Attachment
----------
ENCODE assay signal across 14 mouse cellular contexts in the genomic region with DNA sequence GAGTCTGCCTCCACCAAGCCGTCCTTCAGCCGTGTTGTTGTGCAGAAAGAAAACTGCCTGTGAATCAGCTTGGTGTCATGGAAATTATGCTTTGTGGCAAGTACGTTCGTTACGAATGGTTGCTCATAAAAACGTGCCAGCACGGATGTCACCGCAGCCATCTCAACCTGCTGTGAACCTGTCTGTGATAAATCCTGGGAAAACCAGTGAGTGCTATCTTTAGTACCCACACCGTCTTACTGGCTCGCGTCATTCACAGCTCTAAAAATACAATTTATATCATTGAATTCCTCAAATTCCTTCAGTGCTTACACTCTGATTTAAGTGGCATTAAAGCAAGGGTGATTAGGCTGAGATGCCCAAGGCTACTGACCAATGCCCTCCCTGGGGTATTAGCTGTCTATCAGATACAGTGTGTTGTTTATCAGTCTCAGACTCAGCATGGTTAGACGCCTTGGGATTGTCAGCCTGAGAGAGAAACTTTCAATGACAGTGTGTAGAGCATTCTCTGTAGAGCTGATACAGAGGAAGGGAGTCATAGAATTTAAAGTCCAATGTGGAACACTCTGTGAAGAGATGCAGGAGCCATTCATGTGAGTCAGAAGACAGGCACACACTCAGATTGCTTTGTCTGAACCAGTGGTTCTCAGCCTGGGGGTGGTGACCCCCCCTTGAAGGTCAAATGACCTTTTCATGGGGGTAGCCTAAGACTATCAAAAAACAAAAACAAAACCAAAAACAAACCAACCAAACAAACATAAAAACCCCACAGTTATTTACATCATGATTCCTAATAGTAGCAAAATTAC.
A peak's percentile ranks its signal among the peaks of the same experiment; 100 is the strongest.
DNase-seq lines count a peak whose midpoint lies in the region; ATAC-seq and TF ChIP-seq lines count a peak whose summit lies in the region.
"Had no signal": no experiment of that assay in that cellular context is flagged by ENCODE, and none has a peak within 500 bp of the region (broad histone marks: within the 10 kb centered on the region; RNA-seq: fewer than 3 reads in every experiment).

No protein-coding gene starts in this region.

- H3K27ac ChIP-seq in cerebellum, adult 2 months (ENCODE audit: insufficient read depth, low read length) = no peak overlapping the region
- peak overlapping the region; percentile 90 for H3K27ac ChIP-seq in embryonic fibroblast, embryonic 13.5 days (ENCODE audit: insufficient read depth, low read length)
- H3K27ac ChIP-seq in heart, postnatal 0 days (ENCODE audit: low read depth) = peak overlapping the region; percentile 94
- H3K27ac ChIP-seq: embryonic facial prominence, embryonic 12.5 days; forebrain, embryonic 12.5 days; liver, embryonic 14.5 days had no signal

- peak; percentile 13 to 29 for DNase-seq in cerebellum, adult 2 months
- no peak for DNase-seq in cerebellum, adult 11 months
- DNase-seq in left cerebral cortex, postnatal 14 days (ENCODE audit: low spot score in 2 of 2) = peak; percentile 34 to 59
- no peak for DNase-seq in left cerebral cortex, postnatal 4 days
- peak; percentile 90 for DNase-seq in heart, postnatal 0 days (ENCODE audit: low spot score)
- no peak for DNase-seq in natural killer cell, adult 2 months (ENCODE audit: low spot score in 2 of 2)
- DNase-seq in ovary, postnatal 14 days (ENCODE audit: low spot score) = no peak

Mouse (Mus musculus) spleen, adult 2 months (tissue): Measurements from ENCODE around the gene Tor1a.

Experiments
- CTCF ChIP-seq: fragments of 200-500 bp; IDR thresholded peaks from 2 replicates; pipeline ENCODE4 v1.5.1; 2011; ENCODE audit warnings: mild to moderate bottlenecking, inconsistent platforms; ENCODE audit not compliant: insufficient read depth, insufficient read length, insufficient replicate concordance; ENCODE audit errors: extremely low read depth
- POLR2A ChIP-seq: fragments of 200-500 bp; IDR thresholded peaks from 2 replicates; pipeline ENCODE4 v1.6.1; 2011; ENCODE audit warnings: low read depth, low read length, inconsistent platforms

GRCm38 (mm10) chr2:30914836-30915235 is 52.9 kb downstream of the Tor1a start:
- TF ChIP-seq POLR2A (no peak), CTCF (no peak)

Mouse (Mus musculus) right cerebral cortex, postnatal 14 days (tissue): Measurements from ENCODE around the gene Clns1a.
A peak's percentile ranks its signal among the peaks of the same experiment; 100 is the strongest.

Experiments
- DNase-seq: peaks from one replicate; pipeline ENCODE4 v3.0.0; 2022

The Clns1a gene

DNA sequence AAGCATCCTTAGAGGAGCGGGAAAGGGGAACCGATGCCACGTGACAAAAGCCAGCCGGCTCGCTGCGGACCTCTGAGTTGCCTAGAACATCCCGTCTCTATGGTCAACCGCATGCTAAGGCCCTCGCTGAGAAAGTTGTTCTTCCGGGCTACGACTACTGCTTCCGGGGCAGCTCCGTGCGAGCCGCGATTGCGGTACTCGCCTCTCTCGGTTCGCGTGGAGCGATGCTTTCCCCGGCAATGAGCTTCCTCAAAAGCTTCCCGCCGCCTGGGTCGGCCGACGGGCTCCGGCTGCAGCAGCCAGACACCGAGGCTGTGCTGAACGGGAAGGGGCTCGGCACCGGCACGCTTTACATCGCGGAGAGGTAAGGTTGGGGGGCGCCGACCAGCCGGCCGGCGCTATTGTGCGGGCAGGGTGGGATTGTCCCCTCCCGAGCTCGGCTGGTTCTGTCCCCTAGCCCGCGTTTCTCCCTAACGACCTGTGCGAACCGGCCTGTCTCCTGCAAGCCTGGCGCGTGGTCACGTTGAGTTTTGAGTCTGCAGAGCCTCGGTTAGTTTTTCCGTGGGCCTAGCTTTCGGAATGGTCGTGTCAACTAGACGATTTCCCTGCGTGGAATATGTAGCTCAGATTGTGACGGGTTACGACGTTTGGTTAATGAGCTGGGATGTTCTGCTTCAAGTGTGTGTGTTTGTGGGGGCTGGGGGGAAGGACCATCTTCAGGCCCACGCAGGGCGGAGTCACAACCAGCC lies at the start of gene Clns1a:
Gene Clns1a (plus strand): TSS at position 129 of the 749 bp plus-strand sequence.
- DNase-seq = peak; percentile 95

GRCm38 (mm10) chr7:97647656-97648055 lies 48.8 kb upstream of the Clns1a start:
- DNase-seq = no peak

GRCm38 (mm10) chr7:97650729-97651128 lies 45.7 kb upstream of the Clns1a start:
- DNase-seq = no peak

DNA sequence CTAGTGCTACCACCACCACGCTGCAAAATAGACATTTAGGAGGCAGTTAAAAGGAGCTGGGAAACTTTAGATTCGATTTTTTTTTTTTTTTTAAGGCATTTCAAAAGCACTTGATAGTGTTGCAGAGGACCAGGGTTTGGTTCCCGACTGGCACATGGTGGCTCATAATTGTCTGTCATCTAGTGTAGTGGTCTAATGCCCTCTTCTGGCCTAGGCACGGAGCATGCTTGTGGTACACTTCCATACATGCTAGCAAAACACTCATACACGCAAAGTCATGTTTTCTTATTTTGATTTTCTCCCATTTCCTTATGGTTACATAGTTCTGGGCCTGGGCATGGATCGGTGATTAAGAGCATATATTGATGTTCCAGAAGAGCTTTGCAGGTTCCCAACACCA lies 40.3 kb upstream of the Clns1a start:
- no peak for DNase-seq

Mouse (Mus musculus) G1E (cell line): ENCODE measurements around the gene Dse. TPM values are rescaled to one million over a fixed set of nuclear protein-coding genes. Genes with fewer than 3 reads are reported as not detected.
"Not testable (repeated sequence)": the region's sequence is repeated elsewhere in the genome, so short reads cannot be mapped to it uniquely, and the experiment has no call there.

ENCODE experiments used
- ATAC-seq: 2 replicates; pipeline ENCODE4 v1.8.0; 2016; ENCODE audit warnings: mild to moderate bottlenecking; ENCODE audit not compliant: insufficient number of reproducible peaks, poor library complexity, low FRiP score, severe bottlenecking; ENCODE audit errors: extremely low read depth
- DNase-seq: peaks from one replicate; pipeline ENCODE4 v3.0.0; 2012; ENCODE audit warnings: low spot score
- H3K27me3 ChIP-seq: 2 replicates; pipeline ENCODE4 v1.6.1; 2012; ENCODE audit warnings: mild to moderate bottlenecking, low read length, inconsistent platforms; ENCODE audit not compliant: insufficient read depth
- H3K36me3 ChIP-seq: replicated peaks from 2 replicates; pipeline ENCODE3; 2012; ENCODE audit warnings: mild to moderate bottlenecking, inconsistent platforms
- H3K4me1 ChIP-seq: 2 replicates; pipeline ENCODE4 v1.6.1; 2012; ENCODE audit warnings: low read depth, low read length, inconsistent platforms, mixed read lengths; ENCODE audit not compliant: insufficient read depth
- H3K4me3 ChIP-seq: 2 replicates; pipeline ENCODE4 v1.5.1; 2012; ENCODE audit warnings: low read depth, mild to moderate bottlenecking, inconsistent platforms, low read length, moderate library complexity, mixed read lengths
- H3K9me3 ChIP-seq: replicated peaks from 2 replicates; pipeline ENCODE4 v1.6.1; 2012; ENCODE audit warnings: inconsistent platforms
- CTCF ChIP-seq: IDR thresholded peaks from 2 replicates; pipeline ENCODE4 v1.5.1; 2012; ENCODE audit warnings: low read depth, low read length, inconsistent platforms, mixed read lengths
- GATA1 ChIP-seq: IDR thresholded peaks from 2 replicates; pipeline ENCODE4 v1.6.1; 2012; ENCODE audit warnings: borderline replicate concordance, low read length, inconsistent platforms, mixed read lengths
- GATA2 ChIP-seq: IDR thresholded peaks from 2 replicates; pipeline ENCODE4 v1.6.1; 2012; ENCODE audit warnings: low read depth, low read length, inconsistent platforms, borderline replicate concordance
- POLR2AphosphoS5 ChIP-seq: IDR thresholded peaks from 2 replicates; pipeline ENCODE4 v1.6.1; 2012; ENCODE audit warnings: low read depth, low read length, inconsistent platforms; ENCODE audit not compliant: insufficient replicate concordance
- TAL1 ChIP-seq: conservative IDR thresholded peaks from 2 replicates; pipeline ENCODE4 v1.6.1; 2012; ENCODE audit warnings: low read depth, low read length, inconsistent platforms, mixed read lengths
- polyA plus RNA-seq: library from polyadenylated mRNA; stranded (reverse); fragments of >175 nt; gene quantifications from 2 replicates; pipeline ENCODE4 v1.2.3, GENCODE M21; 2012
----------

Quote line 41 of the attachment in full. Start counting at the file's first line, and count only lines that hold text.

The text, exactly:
- DNase-seq: peaks from one replicate; pipeline ENCODE4 v3.0.0; 2012; ENCODE audit warnings: low spot score